Earth Day: For the Good of All

Celebrate Earth Day with these tips to promote a greener Earth and a healthier, wealthier you.



Get your hands dirty and grow your own food with a community garden plot

Roberto Gonzalez

Doing something good for the environment always feels right inside, but what if you did something that was also good for you? We’ve come up with a list of win-wins that will help you give Earth Day its due.

Participate in a community garden, or plant an edible landscape. Community gardens can be found throughout Central Florida (cityoforlando.net or sanfordcommunitygarden.com). If you want your own edible landscape, ask for help from local organization Fleet Farming (fleetfarming.org).

Plant a tree. Trees improve air quality, store and filter groundwater, prevent erosion, offer shade and provide habitat. Plus, planting a tree adds some good strength training and cardio to the mix. Check out Casselberry’s Earth Fest on April 27 for free tree giveaways, workshops, music and family fun.

Bike instead of drive. Ride a bike to work if you have a short commute, or hop on a bike to go to lunch. Take advantage of Orlando’s Juice Bike program (juicebikeshare.com) and rent a bike from one of about 30 stations around town for $8 an hour or up to $20 a month for regular use.

Start a carpool. Consider a LYNX vanpool (golynx.com) to save money and reduce traffic and emissions. Costs range from $490 a month for a seven-passenger van to $560 a month for a 15-passenger van. Riders share the cost of the van, gas and tolls.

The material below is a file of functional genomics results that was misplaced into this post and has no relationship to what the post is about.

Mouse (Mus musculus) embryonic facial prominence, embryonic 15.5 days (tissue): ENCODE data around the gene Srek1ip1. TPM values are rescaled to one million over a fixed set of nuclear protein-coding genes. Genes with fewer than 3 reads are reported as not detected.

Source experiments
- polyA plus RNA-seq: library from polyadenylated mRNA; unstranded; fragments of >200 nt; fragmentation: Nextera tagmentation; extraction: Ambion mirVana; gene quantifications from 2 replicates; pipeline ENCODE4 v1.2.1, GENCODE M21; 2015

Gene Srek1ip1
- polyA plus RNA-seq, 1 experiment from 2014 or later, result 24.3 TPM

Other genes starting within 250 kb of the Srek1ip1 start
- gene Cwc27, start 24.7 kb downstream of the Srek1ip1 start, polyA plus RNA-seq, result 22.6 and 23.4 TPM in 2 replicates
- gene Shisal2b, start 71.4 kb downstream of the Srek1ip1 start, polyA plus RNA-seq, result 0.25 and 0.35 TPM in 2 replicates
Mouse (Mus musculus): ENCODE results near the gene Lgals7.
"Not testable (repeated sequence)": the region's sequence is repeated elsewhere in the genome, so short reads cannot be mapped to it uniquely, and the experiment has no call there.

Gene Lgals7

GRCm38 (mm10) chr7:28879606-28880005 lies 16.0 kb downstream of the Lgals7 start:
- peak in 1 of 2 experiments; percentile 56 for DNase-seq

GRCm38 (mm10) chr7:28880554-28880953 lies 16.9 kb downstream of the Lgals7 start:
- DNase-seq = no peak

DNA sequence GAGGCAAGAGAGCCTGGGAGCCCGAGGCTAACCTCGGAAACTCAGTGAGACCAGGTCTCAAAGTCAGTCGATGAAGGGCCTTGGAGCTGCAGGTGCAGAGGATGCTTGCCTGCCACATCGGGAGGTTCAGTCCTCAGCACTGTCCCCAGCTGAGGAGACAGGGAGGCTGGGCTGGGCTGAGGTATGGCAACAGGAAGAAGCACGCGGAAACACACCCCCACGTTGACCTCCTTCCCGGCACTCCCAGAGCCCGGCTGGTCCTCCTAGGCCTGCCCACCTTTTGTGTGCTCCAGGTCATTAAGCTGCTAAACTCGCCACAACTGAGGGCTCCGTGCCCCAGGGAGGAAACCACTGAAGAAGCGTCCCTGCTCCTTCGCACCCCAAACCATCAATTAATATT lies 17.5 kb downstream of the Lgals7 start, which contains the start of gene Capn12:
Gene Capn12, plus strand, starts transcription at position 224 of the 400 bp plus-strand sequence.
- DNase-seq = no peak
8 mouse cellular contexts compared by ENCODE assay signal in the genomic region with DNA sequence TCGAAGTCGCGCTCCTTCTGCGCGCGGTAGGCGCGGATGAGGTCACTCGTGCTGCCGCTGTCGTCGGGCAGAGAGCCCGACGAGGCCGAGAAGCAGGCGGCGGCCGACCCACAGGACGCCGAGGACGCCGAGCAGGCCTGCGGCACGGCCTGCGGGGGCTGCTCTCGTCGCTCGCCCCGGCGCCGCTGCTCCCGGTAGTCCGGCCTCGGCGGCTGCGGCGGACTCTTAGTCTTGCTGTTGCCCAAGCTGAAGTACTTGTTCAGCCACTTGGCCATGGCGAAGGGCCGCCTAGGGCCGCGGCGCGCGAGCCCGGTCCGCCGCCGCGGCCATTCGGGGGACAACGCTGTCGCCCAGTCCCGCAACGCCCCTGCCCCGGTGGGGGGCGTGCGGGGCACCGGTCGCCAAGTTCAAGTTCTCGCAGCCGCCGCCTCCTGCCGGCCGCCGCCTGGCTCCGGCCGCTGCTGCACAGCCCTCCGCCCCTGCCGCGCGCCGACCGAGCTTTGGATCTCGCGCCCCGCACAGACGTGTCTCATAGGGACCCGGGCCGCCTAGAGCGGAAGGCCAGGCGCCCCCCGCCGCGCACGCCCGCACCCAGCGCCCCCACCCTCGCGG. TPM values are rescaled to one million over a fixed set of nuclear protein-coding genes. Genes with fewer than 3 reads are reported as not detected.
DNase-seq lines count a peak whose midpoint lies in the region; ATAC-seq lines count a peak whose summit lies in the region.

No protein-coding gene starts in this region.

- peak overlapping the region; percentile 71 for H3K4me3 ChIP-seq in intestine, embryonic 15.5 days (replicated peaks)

Pick up garbage while walking the beach. According to EarthDay.org, about 8 million metric tons of plastic end up in the ocean each year. Take a garbage bag with you on your next beach walk, and burn between 65 and  100 calories per mile.

Bring your own bags to the store, every time. Plastic bags can take between 15 and 1,000 years to fully decompose. Bringing cloth bags to every store you patronize (not just the grocery store) reduces waste and can even result in shopping incentives.

Reduce your cooling costs. “OUC recommends that you set your thermostat to 78 degrees in the summer. Each degree of cooling or heating makes a big difference on your bill,” says Melissa Lucas, OUC’s sustainability manager. Also, consider a programmable thermostat, which can save you hundreds of dollars in energy costs annually.

Prevent water waste. “Regularly check your irrigation system for leaks, using your bill and looking for broken irrigation heads. For inside your home, quickly repair any leaking toilets and faucets. You can also install water-saving shower heads,” says Lucas, who recommends checking for rebates on upgrades on your utility’s website.

Recycle electronics. Enter your ZIP code at earth911.com to find municipalities and stores that recycle TVs, computers and other home electronics.

Opt for e-billing and opt out of junk mail. Paper bills and junk mail add to the landfills and also create stress. Contact your creditor about e-billing, and visit consumer.ftc.gov to find out how to put an end to junk mail.


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Switch to green personal care and cleaning products. Reduce exposure to harmful chemicals that can damage skin and hair, harm air quality, cause water pollution and cause health problems. At the top of the no-no list for personal care products are BHA, BHT, parabens and sulfates.

Create your own compost. According to seminolecountyfl.gov, you can reduce municipal waste by 8.3 pounds per person a day by composting produce scraps, coffee grounds, wood chips and grass clippings. The City of Orlando offers free composters to its residents.

Switch to LED lights. According to the Consumer Federation of America, LED bulbs last 10 years vs. one year for a halogen bulb. They’re also energy-saving, using between 75 and 80 percent less energy, according to the U.S. Department of Energy.

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